I created one more column to the table and typed the equation for relative humidity computation:

If I enter my output registers value, I get the relative humidity value.


To do the opposite, we will use a Goal Seek function (Data > What-If Analysis > Goal Seek...)

(In previous Office editions, there was an extension called a Solver (it might not be present in some editions or you might need to enable it. More information on solver can be found in this support article: .)



For example, I would like to know what value will be present in the registers if the humidity is 62,5 %.


So I will enter the following values to the dialog:

We want to set the cell with the humidity value to 62,5 by changing cell with the output register.


After clicking OK, the computation takes a while and shows us the result.

And we have a solution! Well, sort of The output register value is not round, which means we can adjust it to -8206 and/or -8207 and see whether this humidity value difference is OK for our application. (In this case is the sensor noise bigger than the difference between these two values, so I would say it fits.)


Final thoughts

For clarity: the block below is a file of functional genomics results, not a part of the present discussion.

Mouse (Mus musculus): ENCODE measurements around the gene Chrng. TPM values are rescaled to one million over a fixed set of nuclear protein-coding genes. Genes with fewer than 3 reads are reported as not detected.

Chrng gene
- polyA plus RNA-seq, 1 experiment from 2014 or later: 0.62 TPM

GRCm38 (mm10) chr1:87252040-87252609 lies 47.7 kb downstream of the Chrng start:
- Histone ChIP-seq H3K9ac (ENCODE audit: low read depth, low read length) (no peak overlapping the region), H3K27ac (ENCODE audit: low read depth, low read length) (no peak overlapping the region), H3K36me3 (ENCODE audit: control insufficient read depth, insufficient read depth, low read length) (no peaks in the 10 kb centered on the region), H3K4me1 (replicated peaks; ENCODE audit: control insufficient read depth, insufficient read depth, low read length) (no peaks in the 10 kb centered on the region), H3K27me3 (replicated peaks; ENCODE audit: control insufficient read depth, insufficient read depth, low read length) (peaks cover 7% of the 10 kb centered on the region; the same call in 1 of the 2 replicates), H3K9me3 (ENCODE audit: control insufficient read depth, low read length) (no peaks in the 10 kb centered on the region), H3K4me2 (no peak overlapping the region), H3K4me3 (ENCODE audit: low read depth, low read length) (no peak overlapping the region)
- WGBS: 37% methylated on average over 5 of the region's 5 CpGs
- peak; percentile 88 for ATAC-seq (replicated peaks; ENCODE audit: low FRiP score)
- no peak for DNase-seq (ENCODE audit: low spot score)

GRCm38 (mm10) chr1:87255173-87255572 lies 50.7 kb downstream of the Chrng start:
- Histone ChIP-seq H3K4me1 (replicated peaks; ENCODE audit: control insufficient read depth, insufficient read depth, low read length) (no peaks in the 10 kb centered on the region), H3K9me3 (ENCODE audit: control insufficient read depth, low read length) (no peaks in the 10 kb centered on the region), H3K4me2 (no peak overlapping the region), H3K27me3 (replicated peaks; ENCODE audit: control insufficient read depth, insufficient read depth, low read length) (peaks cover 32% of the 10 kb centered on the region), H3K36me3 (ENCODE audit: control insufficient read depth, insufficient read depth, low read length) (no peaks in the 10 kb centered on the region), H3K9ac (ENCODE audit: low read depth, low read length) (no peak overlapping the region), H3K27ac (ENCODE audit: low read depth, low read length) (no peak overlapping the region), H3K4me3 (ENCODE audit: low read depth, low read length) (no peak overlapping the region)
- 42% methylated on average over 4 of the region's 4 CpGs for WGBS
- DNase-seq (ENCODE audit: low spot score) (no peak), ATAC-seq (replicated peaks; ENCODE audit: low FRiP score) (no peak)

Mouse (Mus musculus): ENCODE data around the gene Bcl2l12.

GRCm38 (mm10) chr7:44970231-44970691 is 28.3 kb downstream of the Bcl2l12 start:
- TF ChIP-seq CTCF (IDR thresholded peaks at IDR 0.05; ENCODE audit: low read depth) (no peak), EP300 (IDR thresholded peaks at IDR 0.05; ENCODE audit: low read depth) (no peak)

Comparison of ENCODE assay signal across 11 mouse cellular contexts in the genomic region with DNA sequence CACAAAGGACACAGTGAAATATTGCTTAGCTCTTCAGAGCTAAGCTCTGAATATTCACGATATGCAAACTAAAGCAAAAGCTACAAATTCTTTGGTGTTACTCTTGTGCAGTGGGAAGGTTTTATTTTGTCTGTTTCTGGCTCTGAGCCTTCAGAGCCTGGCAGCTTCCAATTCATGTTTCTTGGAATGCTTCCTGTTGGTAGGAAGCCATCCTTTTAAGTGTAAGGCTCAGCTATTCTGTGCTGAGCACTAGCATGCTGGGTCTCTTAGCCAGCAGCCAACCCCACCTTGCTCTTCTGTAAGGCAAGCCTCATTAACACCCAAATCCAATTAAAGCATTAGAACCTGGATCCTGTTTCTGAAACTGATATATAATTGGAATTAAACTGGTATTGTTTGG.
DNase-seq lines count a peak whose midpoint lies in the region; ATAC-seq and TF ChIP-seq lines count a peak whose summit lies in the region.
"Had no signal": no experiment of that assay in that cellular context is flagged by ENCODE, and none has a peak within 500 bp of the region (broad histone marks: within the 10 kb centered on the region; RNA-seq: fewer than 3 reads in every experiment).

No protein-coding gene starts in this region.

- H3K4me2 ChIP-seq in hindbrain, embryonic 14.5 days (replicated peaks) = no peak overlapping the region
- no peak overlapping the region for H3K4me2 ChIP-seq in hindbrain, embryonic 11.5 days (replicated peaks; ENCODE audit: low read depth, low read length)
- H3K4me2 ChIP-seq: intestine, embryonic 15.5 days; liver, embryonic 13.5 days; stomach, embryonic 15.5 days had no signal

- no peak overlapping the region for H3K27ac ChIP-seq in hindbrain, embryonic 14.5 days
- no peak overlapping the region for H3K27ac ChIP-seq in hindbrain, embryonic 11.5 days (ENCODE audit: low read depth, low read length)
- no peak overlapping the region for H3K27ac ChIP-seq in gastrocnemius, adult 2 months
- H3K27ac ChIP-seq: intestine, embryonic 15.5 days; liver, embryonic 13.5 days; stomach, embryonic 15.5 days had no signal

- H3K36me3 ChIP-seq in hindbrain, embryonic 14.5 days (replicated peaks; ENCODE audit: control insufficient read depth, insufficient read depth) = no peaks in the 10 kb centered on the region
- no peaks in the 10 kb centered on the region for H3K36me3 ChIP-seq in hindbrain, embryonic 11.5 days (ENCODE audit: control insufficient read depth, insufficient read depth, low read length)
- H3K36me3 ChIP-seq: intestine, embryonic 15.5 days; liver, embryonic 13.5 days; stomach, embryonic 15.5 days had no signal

I hope this helps someone


There are also more tools for advanced analysis etc. but I don't feel the confidence in talking about them.


Please note that I am aware that real-life applications are not always that simple as in the examples, but spreadsheets are a huge help for almost everything I do.


TIP: I used Microsoft Office 2016 Professional Plus edition (the full-featured edition, not available for resale). Microsoft has a Home Use Program (HUP) that entitles employees to buy software for which your company has a subscription contract with Microsoft (typically Microsoft Office, Project, Visio), for about 25 $.



Recently, I've been playing with various sensors. I've been interested in measuring air temperature, humidity and pressure. (Didn't get a CO2 and dust sensor yet.)


I thought I could post just a simple idea how to test a range of a humidity sensor. For measuring humidity, I tried SHT21, SHT31 and HTS221 sensors.


The pictures below contain a reference design with SHT21.


  • Very low relative humidity

What is needed: a small plastic bag with working sealing, silica gel (often supplied with shoes).




(It is possible to get even smaller relative humidity, but I didn't want to wait longer than a few minutes.) I also tried to let the bag opened and the silica gel has almost no effect. This means packaging anything with silica gel inside is useful only if the whole package is airtight.


  • Very high relative humidity

What is needed: a bathroom (the smaller and less ventilated, the better results) and someone having a shower / a bath.




(I didn't want to let the water condensate on the sensor, so I stopped at this value.)